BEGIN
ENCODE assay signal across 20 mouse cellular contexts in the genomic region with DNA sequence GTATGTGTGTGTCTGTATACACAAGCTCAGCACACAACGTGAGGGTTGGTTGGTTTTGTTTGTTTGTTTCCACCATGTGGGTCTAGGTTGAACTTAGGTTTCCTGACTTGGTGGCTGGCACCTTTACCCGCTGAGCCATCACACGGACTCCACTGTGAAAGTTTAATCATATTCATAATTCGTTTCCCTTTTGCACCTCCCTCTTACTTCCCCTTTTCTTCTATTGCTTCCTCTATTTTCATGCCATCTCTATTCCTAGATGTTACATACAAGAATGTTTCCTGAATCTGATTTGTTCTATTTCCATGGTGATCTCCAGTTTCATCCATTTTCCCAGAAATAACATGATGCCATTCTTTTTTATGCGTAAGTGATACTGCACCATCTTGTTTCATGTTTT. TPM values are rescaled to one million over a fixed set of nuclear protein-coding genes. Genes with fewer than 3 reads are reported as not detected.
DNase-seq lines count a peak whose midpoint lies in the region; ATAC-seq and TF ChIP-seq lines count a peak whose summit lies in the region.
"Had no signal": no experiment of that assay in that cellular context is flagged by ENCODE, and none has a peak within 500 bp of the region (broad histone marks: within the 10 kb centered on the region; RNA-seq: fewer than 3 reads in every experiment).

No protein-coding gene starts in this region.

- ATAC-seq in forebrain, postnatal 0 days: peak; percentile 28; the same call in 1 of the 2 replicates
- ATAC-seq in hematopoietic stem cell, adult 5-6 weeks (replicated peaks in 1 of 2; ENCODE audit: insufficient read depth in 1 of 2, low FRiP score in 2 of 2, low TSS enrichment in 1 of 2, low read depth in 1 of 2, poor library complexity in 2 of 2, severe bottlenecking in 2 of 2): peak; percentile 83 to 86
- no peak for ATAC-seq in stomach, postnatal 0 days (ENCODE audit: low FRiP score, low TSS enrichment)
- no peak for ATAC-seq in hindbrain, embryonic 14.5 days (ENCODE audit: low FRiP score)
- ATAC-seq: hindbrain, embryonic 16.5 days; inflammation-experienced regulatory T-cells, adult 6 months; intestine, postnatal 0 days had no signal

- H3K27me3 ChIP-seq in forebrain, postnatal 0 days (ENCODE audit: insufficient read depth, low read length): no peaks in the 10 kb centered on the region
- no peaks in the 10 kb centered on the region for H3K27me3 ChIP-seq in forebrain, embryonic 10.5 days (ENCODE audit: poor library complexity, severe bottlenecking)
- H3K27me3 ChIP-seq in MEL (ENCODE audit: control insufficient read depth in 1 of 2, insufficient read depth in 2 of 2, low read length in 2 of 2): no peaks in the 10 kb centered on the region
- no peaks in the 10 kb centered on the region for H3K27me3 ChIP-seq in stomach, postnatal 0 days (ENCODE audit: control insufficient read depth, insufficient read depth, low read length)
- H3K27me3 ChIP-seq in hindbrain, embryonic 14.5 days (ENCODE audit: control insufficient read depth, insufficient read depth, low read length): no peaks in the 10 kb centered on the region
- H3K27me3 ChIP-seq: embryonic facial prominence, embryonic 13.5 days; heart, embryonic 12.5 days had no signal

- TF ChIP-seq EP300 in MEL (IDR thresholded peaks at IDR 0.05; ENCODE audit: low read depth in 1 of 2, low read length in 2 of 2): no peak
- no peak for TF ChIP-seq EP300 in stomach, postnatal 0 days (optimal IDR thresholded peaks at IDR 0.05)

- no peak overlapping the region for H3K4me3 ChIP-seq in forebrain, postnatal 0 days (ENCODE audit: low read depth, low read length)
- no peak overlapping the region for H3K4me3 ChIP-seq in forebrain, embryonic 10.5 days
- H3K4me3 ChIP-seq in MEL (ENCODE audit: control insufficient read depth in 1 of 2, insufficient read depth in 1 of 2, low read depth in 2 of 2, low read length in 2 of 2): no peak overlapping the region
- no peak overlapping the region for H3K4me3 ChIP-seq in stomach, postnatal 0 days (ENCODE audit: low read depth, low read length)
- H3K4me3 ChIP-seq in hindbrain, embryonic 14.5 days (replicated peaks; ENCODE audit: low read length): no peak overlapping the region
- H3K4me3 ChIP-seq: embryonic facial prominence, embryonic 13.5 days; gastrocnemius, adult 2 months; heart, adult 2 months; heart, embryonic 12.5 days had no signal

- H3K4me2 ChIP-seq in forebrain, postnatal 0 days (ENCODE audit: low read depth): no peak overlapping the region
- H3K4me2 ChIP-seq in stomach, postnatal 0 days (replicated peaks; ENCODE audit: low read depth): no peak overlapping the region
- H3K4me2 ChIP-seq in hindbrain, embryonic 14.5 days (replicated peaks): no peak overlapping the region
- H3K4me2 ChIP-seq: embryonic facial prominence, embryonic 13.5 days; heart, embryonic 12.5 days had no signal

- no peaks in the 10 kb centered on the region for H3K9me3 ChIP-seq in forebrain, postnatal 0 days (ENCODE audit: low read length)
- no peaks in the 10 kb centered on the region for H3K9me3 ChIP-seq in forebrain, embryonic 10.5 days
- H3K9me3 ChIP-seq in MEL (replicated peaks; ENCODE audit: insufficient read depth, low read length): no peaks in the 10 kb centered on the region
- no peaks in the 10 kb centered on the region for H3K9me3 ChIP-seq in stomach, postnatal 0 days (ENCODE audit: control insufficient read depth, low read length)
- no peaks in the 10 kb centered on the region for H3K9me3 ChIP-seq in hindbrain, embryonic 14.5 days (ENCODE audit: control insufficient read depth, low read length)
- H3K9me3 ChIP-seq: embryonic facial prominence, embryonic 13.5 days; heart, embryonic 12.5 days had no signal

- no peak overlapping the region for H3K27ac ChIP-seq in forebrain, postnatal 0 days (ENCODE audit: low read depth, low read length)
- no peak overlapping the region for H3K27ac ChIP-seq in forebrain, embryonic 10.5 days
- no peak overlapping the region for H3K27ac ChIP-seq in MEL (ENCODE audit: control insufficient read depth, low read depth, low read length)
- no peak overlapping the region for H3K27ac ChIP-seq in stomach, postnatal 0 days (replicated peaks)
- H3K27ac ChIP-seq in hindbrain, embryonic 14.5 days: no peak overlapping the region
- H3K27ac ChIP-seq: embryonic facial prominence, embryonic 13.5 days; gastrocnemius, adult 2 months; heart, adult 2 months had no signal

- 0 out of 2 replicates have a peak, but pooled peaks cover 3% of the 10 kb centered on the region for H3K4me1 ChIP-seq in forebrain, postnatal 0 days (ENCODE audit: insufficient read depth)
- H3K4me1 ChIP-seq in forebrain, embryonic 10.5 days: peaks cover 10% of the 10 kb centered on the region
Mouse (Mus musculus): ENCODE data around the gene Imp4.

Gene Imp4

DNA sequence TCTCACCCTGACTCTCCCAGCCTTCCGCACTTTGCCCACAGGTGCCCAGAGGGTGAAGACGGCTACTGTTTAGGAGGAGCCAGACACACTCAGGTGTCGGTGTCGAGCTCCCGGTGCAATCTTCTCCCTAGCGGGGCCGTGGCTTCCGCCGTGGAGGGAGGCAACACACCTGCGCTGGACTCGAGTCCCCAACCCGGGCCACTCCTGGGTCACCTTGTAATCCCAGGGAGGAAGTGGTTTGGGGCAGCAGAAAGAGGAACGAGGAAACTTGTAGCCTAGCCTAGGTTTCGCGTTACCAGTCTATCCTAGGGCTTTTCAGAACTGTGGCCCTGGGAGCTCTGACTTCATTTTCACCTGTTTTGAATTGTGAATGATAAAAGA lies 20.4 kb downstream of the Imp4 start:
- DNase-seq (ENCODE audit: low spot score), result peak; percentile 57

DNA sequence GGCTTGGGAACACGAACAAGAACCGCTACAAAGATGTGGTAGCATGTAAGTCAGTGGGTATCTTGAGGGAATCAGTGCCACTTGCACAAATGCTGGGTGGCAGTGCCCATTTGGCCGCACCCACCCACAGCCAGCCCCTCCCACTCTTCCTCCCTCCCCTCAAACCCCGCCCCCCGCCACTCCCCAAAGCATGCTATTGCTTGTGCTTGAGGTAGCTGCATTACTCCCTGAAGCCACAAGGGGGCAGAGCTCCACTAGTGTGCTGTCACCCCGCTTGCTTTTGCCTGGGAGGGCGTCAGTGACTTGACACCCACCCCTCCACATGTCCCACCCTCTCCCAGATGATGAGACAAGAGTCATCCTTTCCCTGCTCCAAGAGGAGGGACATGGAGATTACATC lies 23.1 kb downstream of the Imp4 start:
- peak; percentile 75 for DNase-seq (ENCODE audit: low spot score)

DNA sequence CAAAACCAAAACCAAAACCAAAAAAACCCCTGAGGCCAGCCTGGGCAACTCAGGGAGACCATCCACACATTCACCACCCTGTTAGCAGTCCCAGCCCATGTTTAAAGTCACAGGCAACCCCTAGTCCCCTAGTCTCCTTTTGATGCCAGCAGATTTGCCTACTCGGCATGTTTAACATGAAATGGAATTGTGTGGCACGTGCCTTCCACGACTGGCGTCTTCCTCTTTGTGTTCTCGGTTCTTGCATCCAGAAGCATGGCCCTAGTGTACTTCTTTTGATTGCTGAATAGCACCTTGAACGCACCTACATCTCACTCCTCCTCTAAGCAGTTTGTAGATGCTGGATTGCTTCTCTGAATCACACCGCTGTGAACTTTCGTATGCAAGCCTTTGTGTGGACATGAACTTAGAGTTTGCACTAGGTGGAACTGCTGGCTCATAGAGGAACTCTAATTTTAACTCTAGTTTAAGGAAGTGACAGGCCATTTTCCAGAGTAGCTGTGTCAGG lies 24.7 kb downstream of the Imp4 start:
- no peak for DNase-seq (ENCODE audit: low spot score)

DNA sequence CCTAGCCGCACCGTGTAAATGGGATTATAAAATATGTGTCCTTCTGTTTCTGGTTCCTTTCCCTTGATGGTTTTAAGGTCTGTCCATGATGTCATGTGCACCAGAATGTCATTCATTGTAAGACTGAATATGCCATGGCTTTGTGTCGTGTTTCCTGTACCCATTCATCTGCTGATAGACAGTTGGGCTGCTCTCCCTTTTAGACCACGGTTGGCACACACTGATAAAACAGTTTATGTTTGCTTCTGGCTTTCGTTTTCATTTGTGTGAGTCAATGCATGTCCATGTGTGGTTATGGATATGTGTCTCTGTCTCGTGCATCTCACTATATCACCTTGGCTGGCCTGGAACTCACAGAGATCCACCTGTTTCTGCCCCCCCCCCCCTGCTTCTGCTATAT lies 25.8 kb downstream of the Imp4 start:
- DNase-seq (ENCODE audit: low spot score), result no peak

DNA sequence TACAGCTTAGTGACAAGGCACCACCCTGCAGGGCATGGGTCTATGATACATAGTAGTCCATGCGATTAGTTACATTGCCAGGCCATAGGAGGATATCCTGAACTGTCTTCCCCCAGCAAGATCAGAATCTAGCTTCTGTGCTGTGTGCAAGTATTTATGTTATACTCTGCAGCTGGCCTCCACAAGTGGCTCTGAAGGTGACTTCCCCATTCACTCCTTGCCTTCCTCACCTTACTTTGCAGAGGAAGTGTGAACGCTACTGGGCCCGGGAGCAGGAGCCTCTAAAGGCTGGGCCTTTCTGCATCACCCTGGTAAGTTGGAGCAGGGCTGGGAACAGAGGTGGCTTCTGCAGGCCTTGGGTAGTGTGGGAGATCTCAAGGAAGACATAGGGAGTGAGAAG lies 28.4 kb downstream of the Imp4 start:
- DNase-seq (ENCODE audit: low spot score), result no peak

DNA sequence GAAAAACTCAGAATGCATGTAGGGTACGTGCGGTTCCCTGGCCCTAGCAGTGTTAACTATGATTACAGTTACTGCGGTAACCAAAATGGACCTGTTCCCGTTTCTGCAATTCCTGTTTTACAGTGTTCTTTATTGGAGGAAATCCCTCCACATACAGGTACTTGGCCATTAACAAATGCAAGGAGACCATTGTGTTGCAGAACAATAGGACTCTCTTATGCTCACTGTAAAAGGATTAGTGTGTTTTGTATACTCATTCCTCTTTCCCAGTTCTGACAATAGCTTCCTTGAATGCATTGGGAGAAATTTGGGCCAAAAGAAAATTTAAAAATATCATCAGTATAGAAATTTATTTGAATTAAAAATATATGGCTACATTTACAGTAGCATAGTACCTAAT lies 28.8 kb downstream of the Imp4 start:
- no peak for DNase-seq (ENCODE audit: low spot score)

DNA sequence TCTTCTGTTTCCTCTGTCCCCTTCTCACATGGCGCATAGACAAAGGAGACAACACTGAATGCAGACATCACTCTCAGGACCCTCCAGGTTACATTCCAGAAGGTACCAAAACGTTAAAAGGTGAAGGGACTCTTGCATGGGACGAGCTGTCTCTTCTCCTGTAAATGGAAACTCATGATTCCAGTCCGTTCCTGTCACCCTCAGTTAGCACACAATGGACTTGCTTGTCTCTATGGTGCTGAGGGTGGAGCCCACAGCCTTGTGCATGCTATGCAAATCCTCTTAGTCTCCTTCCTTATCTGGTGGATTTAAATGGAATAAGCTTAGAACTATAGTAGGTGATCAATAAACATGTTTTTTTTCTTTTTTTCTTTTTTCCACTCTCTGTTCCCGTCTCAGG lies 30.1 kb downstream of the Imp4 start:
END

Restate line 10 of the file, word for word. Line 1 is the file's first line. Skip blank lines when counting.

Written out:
- H3K27me3 ChIP-seq in forebrain, postnatal 0 days (ENCODE audit: insufficient read depth, low read length): no peaks in the 10 kb centered on the region